“I’m aware of a colonel that got reprimanded in a change of command for saying that on stage. He didn’t say that anybody in the crowd had to believe as he did, or share his priorities,” Scott said. “And my question is, can you give me any example of a person of a faith, other than a Christian faith, where they were reprimanded for a statement that was that simple?”
“I cannot give you an example of anyone that was reprimanded for expressing their religious belief, because along — to the right to free speech, we become concerned in the department if an individual is coercing any other individual or impacting unit cohesion,” Penrod replied.
“So as long as the person of authority, as long as it’s clear that what he is saying is personal and not official, not an expectation, he’s free to practice his faith and speak of his faith,” said Brig. Gen. Bobby Page, deputy chief chaplain of the Air Force.
Rep. Mike Rogers (R-Ala.) noted “current DOD policy states that service members can share their faith, or evangelize, but must not force unwanted intrusive attempts to convert others of any faith, or no faith, to one’s beliefs.”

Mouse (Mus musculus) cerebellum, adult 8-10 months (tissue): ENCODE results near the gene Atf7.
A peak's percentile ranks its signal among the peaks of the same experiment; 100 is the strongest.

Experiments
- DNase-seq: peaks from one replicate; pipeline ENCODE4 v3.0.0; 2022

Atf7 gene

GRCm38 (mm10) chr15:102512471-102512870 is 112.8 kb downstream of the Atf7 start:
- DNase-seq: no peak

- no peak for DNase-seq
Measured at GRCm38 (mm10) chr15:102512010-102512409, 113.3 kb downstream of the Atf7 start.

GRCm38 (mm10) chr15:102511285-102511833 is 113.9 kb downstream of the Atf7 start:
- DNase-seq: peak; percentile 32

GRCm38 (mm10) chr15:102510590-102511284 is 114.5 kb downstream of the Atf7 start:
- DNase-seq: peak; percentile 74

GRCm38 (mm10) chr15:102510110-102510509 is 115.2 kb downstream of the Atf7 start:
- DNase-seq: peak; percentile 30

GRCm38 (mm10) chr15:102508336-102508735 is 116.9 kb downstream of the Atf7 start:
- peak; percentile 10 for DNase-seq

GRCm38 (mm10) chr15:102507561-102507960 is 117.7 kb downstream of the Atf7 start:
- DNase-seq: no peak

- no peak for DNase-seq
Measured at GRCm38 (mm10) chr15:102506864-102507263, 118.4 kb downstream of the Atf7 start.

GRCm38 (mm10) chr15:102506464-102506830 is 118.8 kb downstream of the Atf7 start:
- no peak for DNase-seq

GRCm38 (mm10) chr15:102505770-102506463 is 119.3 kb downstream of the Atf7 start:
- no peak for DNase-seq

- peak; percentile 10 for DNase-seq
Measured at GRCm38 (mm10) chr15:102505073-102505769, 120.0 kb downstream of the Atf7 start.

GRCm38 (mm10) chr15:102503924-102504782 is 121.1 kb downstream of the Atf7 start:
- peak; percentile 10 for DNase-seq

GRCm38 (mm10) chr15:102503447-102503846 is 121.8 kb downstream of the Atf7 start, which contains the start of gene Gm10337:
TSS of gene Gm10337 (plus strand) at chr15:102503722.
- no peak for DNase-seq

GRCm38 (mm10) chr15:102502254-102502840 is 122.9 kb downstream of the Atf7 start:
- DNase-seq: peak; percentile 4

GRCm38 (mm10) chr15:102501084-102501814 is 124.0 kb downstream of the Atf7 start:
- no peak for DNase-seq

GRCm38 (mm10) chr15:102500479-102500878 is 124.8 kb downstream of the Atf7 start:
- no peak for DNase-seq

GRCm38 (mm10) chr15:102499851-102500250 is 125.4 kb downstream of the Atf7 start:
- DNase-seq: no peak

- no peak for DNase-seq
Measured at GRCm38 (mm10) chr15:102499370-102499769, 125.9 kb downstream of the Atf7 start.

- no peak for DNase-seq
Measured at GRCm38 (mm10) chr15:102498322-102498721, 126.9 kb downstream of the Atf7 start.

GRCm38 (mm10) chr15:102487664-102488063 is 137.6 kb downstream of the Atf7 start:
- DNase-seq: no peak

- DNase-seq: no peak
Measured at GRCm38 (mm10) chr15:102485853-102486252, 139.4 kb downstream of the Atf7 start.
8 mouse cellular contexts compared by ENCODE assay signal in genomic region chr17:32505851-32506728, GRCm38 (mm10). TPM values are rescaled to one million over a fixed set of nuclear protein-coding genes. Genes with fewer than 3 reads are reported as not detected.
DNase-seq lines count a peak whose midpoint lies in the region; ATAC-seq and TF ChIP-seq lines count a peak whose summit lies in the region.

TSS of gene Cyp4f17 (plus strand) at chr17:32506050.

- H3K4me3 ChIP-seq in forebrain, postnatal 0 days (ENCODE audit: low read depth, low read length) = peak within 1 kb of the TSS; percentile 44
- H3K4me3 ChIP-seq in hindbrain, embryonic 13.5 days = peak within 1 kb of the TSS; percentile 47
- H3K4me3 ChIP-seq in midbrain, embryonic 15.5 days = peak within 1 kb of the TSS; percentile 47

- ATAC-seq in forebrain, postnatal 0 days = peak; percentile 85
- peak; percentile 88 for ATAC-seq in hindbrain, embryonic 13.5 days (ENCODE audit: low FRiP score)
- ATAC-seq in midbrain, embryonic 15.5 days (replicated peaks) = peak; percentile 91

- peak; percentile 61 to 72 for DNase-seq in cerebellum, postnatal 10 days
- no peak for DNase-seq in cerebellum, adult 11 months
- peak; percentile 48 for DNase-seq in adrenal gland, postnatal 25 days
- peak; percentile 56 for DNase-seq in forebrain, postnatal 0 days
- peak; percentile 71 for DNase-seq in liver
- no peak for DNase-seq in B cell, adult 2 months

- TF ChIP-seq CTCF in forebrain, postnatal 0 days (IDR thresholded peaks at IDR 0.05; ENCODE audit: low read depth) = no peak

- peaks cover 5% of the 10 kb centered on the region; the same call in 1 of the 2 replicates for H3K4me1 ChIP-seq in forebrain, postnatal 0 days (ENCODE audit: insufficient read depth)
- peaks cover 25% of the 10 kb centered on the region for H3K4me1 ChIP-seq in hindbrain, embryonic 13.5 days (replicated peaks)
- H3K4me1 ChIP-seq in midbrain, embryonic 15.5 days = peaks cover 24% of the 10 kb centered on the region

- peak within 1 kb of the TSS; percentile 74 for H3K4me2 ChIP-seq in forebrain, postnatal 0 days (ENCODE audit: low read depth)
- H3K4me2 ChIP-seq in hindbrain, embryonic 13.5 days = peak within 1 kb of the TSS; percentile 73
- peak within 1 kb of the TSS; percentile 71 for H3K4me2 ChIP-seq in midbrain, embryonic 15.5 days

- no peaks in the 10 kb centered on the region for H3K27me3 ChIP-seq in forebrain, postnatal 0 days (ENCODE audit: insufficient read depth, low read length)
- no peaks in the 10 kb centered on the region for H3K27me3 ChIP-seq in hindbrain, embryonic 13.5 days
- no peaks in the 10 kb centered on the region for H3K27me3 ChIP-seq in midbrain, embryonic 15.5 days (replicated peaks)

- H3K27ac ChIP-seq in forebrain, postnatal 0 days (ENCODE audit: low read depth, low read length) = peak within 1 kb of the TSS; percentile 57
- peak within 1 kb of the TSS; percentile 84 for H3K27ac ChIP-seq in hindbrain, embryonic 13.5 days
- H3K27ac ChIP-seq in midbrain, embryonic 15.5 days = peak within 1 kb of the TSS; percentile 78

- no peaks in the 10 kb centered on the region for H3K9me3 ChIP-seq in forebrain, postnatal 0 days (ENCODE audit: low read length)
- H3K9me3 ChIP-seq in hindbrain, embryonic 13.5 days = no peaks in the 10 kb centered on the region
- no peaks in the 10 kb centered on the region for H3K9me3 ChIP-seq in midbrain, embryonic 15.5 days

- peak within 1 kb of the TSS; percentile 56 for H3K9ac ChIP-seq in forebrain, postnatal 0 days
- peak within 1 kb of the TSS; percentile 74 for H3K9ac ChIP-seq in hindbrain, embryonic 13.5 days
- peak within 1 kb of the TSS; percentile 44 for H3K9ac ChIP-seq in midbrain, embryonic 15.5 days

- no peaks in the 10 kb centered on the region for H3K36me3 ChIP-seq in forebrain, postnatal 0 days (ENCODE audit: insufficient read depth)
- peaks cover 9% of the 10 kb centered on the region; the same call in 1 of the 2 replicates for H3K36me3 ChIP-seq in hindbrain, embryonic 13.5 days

“My question is, who makes the determination of the relative comfort of others?” he asked. “And what’s the practical application of that policy?”
Army Deputy Chief of Chaplains Brig. Gen. Charles Bailey said “that’s something that’s worked out between the individuals.”
“If an individual says, ‘Thanks, I’m not interested,’ that’s an appropriate time for the other person to step back,” Bailey added.
Bailey said things deemed inappropriate would include “a statement that would indicate that their religious beliefs are better, or more — have more importance than another belief system, and how they would phrase something like that, and state that in some sort of way, that their God, or their higher being that they call, would be something that is the supreme over anything else, or maybe that would suppress another individual to think that they are not less in their faith. That would be a wrong statement to make in that sense.”